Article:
If anyone thinks that the Church in apostolic times was peaceful and serene, one has only to read the Acts of the Apostles to get a different view.
But Paul was trying to say that his religion was not new at all—even though it is “good news.” Something quite new had in fact happened with the advent of the Christ, and especially with his resurrection, but Paul was at pains to show that this was in clear continuity with what God had revealed in the past, and that it reached all the way back into God’s eternal plan for the salvation of mankind. It was a fulfillment, not an innovation. This was so important that even in that wild and woolly time of the first century AD,
We live in some rather wild times ourselves. For some, religion is a matter of indifference, but for others it becomes a justification for hatred, murder, and war. Yet neither of these extremes reflects the good news of Jesus. For the true Christian, Jesus and his word can never be a matter of indifference, because eternal life is at stake. On the other hand, even though the word of God certainly inspires opposition among unbelievers or promoters of immoral agendas, Christians are not called to be aggressors but rather martyrs (i.e., witnesses), their only sword being the “sword of the Spirit, which is the word of God” (Ephesians 6:17).
But things get more complicated. It’s simple enough (though perhaps not easy) to seek converts among the heathen, to speak out against manifest evil. What makes things a little stickier is when those who are supposed to be on your side turn out to be against you: “a man’s enemies will be those of his own household” (Matthew ). In his farewell speech to the believers from
Our times are just as wild as New Testament times; more and more they will become just as risky as well. We may not see religious riots or public floggings in this country anytime soon (though they do happen elsewhere), but the means of the suppression of truth are in place and active already. The very law of the land is being used increasingly to stifle the effect of Christian witness, to silence the “voices crying in the wilderness,” to discredit the Church and reduce her influence, to impose legal, political, or economic sanctions on those who would, like St Paul, fearlessly preach the truth in the public square. What is our response? Do it anyway! What do the persecutions and oppositions matter, if only we can accomplish our course and testify to the Gospel of the grace of God? Caesar is not our king. Even though we owe a certain allegiance to legitimate law and authority, we answer to a higher one, and that one decides all disputed issues. “Better for us to obey God rather than men,” declared the apostles when they were arrested and ordered to keep silent about Jesus.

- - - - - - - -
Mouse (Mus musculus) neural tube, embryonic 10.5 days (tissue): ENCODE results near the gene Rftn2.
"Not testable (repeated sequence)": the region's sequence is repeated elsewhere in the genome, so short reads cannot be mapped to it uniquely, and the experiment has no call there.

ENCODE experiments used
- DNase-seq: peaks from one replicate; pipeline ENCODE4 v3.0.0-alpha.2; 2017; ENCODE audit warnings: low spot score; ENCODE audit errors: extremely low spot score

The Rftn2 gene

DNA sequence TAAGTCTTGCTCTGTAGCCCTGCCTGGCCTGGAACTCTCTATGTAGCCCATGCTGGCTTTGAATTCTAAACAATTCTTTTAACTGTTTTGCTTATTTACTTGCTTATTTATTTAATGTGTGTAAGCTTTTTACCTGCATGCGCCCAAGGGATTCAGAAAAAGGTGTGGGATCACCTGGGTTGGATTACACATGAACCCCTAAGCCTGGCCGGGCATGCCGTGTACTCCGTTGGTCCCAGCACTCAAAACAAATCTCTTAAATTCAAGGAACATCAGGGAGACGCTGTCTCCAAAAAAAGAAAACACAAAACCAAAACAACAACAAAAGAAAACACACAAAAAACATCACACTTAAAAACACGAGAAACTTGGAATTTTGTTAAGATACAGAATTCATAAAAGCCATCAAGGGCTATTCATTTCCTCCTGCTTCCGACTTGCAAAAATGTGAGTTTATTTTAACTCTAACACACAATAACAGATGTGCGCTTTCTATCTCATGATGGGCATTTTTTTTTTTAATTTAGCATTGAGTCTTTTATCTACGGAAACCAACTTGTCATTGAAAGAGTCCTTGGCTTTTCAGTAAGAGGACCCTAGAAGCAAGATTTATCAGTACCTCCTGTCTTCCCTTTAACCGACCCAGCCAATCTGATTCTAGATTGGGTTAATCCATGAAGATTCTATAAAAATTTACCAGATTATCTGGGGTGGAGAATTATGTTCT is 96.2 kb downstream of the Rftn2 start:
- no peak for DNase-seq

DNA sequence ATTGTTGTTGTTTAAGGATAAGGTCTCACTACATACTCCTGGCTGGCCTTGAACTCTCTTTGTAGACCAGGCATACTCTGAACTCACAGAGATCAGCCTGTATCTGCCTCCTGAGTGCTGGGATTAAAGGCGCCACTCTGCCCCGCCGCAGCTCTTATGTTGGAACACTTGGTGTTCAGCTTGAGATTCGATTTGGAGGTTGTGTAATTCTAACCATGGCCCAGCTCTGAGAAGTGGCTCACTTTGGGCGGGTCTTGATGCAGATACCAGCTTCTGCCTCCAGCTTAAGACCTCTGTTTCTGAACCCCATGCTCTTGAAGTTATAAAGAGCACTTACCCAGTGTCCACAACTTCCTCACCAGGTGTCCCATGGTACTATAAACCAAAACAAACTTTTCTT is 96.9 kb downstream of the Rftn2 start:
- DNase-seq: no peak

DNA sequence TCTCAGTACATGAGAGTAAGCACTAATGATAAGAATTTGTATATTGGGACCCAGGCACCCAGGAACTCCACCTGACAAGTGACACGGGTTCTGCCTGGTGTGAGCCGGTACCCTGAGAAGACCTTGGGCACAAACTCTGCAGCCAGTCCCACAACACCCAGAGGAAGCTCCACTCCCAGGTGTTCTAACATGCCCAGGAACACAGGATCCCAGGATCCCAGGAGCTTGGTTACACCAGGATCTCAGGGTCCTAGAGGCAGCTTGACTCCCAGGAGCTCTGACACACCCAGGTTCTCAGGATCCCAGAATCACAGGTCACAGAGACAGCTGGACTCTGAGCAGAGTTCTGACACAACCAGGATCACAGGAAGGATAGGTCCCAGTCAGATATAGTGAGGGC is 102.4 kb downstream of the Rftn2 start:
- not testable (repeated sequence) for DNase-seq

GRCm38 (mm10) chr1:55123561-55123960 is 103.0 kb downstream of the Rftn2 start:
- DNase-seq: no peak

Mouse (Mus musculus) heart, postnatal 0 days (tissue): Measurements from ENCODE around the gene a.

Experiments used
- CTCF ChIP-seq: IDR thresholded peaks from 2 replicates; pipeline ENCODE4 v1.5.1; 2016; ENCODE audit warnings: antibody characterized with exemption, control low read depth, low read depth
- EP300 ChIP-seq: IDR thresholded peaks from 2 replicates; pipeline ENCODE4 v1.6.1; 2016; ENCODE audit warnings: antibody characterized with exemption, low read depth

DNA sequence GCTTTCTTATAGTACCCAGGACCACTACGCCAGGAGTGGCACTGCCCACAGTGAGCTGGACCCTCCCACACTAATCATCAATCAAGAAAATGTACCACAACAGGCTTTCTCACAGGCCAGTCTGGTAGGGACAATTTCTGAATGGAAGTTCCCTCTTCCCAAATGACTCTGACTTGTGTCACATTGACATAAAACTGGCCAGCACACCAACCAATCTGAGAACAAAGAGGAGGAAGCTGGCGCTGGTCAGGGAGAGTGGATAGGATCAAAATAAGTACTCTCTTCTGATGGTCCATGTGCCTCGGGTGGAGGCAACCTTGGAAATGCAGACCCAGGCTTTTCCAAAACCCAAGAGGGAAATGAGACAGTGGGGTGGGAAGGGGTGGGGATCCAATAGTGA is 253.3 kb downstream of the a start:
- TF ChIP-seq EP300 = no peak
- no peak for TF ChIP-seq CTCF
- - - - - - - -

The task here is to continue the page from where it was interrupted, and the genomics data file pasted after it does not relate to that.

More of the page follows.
The same Spirit who was with Peter and John and Paul and all the other witnesses to the Gospel is with us as well. We have only to meet the challenges of the present age with the same courage and determination to be faithful unto death. The grace of God is our strength and salvation in times of turmoil as well as periods of peace. Let us not shrink from the challenges of the present time, but live the truth in love, come what may. “And now I commend you to God and to the word of his grace, which is able to build you up and to give you the inheritance among all those who are sanctified” (Acts ).